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Relegation fight now on cards for Daly



(Nowlan Park,Tomorrow, 2.30)

DUBLIN passed the point of no return with regard to moral victories a long time ago so what, then, did last Sunday's defeat by Cork constitute?

A narrow defeat besides, there were signs of life from Dublin that were largely non-existent in their League opener in Salthill a fortnight previously.

The zeal was back and the performance but what must have pleased Anthony Daly the most was the fact that there wasn't a whole lot wrong with the outing that can't, with the help of close scrutiny, be fixed in the short-to-medium-term.

Concentration levels must rank highly on Daly's list of things to do, though. On nine occasions last Sunday, Cork scored within 90 seconds of a Dublin raised flag.

Not to underestimate the accuracy, invention and cuteness of Donal Óg Cusack's puck-outs, but that's a statistic that can -- and should -- be swiftly decreased.

Secondly, the concession of 2-7 from play to a still fairly green half-forward line is far, far too much so there, immediately, are two areas of improvement which will need stern attention over the coming weeks.

Yes, there were errors aplenty, loads of wides and a curious inability to win their own puck-outs in the first half but all of the above, you imagine, are merely symptomatic of the relatively early point in the calendar at which we find ourselves.


And it's worth noting, that there were plenty of rusty men out there for Dublin last week. Liam Rushe was expected to be out for weeks but threw himself about the place and caused general mayhem at full-forward after coming in for 'flu victim, Shane Stapleton.

Similarly, David O'Callaghan came in and showed a couple of flashes of class after suffering a bout of pneumonia while Ryan O'Dwyer hadn't trained at all since the Galway game.

The likes of David Treacy, Ross O'Carroll and Michael Carton are all finding their feet at this level after missing various lengths of top class hurling for differing reasons over the past couple of seasons loads of match practice is the prescription on those fronts.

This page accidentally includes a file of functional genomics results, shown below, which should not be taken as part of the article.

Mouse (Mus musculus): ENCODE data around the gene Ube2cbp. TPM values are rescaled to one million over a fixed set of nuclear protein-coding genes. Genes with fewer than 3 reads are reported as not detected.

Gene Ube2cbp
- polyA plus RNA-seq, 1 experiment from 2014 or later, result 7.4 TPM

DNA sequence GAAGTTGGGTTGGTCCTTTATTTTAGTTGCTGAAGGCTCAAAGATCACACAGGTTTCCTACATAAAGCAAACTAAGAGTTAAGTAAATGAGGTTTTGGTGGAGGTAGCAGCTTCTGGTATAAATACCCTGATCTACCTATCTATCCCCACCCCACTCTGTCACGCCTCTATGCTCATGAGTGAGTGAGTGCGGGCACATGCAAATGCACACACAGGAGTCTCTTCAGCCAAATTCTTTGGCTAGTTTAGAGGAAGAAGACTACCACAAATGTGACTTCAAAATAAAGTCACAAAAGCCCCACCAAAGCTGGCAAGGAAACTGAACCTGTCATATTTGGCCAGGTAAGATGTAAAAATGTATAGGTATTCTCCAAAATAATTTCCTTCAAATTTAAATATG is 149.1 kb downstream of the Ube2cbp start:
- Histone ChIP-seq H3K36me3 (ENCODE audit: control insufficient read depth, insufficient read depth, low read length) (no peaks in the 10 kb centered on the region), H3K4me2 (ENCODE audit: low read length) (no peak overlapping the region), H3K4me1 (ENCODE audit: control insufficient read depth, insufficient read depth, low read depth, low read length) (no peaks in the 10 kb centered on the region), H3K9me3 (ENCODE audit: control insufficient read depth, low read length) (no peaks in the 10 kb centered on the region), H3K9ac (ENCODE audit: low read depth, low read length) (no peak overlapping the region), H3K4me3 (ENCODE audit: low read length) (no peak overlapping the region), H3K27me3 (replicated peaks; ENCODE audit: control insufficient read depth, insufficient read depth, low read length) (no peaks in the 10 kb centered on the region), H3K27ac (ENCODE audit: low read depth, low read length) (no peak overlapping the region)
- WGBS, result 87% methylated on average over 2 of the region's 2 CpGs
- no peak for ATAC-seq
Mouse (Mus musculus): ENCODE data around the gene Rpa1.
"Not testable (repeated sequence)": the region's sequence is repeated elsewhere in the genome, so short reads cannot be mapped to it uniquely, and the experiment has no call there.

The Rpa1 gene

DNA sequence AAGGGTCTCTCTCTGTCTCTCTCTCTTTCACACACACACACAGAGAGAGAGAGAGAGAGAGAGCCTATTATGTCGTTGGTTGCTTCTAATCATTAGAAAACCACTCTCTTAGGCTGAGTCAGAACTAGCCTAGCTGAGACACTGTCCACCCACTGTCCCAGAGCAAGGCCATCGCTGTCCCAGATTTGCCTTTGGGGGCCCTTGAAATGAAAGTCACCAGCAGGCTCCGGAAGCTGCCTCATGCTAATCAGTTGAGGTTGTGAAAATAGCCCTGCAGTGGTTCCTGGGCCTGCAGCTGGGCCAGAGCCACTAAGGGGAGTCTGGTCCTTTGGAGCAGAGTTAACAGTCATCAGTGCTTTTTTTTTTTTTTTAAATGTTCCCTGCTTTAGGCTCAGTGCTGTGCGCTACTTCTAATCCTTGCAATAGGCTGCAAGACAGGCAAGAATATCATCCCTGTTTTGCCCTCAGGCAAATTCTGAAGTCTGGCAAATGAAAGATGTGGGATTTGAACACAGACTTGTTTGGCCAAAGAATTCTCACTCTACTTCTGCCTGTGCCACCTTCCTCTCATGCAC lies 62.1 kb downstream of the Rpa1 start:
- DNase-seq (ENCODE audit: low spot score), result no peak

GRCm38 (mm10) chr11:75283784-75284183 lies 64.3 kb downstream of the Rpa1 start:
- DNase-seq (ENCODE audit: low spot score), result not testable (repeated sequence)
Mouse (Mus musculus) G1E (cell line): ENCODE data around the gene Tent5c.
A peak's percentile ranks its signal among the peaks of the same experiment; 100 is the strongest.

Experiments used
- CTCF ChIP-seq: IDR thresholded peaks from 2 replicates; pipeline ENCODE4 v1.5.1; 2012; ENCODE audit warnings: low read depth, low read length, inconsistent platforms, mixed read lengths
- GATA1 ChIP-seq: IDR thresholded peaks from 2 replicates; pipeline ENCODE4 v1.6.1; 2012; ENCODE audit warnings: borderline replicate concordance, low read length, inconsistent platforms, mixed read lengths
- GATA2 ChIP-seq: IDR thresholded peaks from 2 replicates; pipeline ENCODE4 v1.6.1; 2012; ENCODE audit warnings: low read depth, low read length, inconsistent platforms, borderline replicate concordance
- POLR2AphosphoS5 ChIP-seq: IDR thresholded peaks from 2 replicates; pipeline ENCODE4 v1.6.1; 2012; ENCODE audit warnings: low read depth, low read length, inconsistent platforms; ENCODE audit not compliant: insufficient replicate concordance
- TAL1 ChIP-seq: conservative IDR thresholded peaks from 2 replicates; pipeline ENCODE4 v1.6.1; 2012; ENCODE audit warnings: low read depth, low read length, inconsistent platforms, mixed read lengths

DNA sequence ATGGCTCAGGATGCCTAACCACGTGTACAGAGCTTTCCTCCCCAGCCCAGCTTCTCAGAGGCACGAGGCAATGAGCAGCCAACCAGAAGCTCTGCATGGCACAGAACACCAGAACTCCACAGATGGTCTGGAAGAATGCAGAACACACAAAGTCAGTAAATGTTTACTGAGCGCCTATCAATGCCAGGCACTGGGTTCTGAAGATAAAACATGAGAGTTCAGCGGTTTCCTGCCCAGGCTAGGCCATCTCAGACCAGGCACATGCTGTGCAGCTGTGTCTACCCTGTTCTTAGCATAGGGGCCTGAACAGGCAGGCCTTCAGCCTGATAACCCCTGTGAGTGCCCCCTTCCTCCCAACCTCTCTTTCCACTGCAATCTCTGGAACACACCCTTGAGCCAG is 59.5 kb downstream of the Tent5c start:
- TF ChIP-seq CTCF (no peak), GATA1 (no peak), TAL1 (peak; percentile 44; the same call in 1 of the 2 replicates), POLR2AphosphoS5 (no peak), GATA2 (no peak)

All that said, Kilkenny aren't the sort of side to facilitate such things. And the idea of cruising through spring in third gear is a concept utterly alien to Brian Cody and his players.

They have already crushed Tipperary and Waterford and if there is even a feint sparkle of a trophy in the distance -- particularly one for which they incurred so much flak for not winning last year -- they're inclined to drive on towards it.

The likes of Mathew Ruth and TJ Reid have been making big impressions thus far but, as ever, Richie Power, Eoin Larkin, Tommy Walsh, Michael Fennelly, JJ Delaney, Brian Hogan et al are justifying their spots in the team and their ever-expanding reputations.

An interesting aside, however, will be how Dublin's new hot-shot, Danny Sutcliffe, copes with the attentions of either Walsh or Delaney after two fairly spectacular performances to date in his fledging inter-county career.

The reality for Dublin is, they need to take points off one or possibly both Kilkenny and Tipperary in the next two weeks if they are to have any hope of avoiding a relegation play-off. They won't manage it tomorrow.

ODDS: Kilkenny 1/6, Draw 14/1, Dublin 9/2.

VERDICT: Kilkenny.